I.M.F. Abiodun-Solanke, D.M. Ajayi and A.O. Abu

Department of Restorative Dentistry, College of Medicine, University College Hospital, Ibadan, Nigeria.


Background: Success in root canal treatment is achieved after thorough biomechanical preparation followed by complete obturation of the canal system together with prompt and adequate restoration. Therefore, the endodontic therapy requires specific and complete knowledge of the internal and external anatomy, and its variation in presentation. Such treatment may be performed in root canal systems that do not comply with normal anatomic features described in standard textbooks. This article presents a case of endodontic treatment in an unusually long discolored maxillary central incisor.

Case Presentation: A 31 year-old male patient was referred to conservation clinic for endodontic treatment of discolored left maxillary central incisor with associated history of recurrent swelling. Root canal therapy was performed and patient was found to have an unusually long working length of 29mm. This was then followed by enucleation of apical cyst without apical resection.

Conclusion: Though the patient presents a maxillary central incisor with canal length in the upper limit of some reported cases, it is unusual in our environment.

Keywords: Endodontic, Maxillary central, Unusually long, Treatment


Dr. I.M.F. Abiodun-Solanke
Dept. of Restorative Dentistry,
College of Medicine,
University College Hospital,
Ibadan, Nigeria.
Tel: +234-802-375-4987
E-mail: abisolimf@yahoo.ca


A broad knowledge of both the external and internal anatomy of teeth is of great importance for adequate endodontic treatment1. Human dentition presents a variety of anatomical and morphological variations. However, the reported incidences of such variations in the maxillary central incisors are very few. Maxillary central incisor has one root and one canal but recently a few cases of dual–rooted maxillary central incisor have been reported in literature1-5. Maxillary central incisors vary in root length with reported average length of 22mm to 23.8mm6-8.

Weine9 in 1976 published a data for average tooth lengths in North Americans which were obtained from working lengths of his patients using the radiographic method. In an in-vitro study by Okpo and Akpata8 in 1986, the length of maxillary central incisor was reported to range from 20.0-28.0mm with a mean of 23.8mm. There is however a dearth of literature on length of maxillary central incisor among black Africans using clinical studies.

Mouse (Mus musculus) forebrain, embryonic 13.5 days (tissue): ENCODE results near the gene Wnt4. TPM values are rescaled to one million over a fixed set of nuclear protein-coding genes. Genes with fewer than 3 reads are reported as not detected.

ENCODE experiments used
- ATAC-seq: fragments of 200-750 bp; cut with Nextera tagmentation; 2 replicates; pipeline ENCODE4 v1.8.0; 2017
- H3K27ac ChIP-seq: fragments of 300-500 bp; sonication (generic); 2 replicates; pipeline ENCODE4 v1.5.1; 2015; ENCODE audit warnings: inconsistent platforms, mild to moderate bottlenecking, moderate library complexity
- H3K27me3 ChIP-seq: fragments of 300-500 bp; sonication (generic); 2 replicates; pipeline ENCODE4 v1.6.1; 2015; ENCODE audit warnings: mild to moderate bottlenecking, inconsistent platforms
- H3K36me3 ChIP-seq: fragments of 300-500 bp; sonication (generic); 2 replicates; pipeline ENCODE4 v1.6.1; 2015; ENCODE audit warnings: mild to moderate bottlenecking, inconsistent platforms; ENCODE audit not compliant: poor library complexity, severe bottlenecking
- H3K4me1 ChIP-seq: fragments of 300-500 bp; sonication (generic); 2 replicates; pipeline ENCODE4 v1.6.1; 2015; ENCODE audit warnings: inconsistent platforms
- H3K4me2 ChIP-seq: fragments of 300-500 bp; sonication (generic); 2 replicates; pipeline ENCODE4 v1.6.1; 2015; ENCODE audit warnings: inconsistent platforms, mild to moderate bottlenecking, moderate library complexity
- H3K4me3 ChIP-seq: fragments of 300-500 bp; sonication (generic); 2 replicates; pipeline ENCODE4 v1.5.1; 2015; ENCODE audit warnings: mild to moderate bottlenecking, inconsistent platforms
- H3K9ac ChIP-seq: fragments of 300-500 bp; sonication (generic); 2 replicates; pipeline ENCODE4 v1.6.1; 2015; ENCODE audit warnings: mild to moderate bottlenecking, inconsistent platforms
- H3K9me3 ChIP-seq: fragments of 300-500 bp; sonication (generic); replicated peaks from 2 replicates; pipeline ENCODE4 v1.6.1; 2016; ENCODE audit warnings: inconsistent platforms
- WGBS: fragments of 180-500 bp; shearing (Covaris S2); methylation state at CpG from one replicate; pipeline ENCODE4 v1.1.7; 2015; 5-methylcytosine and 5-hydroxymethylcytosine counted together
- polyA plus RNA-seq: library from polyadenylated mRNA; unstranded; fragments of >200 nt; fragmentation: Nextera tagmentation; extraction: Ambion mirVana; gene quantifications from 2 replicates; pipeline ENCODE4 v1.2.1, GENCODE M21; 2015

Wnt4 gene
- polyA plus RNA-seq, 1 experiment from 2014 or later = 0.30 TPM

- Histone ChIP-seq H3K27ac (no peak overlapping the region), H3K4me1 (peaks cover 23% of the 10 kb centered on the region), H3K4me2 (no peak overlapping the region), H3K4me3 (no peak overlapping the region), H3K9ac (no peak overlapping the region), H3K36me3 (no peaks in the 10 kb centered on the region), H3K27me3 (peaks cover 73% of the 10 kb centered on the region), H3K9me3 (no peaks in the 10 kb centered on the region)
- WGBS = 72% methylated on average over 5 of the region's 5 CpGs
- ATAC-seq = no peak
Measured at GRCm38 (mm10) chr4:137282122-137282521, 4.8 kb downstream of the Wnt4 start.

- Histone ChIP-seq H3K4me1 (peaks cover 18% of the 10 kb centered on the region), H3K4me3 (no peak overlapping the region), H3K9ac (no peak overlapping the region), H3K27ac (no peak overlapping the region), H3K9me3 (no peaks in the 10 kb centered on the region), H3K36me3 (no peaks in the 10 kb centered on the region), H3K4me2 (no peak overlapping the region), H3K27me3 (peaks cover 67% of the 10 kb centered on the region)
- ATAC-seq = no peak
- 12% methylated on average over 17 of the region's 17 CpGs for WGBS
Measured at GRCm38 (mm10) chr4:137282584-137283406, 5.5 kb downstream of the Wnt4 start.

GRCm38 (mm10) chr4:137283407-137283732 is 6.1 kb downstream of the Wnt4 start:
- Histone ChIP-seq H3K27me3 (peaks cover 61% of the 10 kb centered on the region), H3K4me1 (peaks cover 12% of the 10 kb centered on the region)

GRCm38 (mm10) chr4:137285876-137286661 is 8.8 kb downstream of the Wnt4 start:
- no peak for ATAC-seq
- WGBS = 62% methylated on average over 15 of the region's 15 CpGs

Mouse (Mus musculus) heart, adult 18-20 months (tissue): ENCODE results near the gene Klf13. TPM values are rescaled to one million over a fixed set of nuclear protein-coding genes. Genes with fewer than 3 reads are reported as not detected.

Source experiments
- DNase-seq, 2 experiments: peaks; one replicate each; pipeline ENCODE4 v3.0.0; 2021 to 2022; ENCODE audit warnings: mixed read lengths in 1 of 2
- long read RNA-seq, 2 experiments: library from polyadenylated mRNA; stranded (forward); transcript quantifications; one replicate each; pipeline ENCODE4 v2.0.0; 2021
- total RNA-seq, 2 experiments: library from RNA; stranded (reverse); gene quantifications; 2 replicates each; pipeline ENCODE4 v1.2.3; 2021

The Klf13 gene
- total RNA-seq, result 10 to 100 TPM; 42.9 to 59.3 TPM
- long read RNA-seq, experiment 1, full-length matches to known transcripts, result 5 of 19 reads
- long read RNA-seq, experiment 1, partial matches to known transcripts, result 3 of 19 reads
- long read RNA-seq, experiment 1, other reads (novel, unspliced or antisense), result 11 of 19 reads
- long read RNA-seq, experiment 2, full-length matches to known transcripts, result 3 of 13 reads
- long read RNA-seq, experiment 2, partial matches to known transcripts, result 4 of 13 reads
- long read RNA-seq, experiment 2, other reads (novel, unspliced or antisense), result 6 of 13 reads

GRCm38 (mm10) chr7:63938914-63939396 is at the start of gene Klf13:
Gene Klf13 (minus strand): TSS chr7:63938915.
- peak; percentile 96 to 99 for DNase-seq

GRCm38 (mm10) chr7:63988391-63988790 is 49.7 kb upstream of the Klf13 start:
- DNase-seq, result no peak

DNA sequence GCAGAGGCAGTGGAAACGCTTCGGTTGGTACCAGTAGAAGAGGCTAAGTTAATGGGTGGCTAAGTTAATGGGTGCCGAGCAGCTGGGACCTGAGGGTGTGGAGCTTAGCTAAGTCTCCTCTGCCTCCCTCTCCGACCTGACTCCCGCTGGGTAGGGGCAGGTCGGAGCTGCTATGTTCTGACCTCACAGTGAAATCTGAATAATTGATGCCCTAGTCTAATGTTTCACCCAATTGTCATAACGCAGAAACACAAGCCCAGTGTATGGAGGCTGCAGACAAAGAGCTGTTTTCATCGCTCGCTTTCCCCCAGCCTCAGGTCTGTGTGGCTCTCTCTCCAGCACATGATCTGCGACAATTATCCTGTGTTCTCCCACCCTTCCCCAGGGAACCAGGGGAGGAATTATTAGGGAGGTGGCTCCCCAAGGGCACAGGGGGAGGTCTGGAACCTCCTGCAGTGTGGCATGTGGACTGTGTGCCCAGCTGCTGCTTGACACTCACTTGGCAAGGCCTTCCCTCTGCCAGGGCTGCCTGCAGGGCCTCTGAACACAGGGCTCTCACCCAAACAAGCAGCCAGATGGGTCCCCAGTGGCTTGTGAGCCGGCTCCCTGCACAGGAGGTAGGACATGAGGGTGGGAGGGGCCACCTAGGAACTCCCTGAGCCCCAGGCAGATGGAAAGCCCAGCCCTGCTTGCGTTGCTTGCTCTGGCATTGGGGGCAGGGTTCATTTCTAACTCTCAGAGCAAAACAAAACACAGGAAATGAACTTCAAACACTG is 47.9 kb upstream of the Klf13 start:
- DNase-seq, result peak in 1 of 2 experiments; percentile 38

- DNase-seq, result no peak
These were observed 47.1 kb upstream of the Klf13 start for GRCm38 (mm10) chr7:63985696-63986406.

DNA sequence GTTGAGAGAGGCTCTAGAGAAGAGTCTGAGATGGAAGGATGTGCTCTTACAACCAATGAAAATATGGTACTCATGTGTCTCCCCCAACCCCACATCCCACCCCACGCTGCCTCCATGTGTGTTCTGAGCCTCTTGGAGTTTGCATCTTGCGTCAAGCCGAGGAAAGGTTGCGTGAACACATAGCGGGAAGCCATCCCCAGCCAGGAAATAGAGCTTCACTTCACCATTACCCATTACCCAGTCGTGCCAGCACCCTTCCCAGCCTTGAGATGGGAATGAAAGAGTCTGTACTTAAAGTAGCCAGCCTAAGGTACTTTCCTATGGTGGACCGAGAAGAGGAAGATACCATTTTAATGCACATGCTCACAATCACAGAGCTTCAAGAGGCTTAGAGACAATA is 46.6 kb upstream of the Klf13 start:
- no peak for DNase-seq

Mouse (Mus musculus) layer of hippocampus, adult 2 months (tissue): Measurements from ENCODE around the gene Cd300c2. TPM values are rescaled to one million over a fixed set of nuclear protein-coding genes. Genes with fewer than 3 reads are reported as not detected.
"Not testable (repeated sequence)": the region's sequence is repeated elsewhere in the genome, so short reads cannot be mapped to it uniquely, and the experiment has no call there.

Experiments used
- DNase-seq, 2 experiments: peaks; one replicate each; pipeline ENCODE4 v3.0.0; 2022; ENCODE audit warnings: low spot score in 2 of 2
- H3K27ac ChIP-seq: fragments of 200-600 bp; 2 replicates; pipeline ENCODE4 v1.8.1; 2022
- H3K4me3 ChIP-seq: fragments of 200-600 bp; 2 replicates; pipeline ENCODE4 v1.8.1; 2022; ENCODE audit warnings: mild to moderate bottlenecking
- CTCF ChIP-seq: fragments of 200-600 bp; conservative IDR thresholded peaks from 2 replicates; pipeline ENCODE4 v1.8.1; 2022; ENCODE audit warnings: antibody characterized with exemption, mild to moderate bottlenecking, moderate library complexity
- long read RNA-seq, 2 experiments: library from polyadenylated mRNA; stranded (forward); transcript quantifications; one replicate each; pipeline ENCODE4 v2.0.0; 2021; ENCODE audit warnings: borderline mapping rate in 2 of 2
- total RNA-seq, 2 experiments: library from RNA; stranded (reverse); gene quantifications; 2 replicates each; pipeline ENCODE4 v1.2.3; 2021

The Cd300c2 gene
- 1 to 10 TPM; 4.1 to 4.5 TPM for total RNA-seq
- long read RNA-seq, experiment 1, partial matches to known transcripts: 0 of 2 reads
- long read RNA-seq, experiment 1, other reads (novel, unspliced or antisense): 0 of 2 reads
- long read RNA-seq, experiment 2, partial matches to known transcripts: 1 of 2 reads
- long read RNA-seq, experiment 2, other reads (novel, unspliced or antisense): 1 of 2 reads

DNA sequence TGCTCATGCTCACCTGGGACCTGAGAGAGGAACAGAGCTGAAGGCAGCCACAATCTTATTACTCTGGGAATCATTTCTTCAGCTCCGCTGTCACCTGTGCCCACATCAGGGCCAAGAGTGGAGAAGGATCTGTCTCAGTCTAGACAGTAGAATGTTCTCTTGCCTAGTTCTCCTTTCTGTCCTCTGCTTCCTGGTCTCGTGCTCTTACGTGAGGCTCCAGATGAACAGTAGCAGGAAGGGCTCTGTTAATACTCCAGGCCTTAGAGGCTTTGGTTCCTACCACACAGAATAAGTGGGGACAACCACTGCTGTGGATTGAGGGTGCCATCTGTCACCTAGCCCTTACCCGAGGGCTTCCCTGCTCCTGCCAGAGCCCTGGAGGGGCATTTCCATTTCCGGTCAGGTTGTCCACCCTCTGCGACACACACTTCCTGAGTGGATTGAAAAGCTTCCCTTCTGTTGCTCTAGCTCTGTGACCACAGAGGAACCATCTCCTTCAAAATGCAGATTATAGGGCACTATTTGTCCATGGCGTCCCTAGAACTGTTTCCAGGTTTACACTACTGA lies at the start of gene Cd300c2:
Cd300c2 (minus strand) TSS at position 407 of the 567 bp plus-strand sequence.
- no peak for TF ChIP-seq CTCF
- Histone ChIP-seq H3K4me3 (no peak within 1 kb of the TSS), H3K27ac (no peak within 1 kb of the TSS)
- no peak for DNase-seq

The following case report describes the endodontic management of a patient with an unusually long maxillary central incisor in our environment.

A 31 year-old male was referred for the treatment of discoloured left maxillary central incisor. He noticed the discolouration of the tooth seven years before presentation, which could not be associated with any known cause. There was associated pain and swelling with pus discharge four years before presentation which subsided after medication. His medical history was unremarkable and non-contributory.

Clinical examination revealed a discoloured, mesiolabially rotated left maxillary central incisor.

Radiograph revealed a well circumscribed peri-apical radiolucency with sclerotic border in relation to left maxillary central incisor (Fig. 1). An assessment of periapical cyst was made and patient scheduled for root canal treatment followed by peri-radicular surgery for cyst enucleation.

The tooth was isolated with rubber dam. Access gained to the pulp chamber from the palatal surface a trianglar shaped cavity with apex pointing to the cingulum and base towards the incial edge. Canal was located and the pulp was already necrotic. A 25 mm ISO size 25 K file (Premier Dental Products Co, Canada, PA.) was placed in the root canal at full length without encountering any resistance, radiograph taken revealed that the file was short of the radiographic terminus by 4mm. Therefore, a size 31mm ISO size 25 Kfile was then placed in the root canal at 29mm using digital tactile sensation and the repeated working length radiograph showed that the file was at the radiographic terminus (Fig. 2). Biomechanical preparation of the root canal was carried out with serial K files ranging from ISO size 25 to ISO size 50 (Premier Dental Products Co, Canada, PA.) , using step back technique under continuous irrigation with 2.5% sodium hypochlorite solution(Reckitt Benckiser Ltd, Agbara, Nigeria). When preparation was completed, the canal was dried with paper points and a non-setting calcium hydroxide (Rite Dent Corp. Fl, USA ) dressing was placed within the canal and access cavity restored temporary with zinc phosphate cement (Prime Dental Manufacturing Inc,Chicago, Illinois). The Patient was recalled a week after. Tooth was asymptomatic and not tender to percussion, canal was dry and not foul smelling. After removing the non-setting calcium hydroxide dressing in the canal, the canal was reinstrumented and copiously irrigated and then dried with paper points. Thereafter, the master cone was selected, radiograph taken to ensure it is at the radiographic terminus (Fig. 3). The root canal system was obturated by lateral compaction of gutta- percha coated with a calcium hydroxide based sealer (Sealapex-Sybron/Keer USA) and acess cavity restored with zinc phosphate cement (Fig. 4).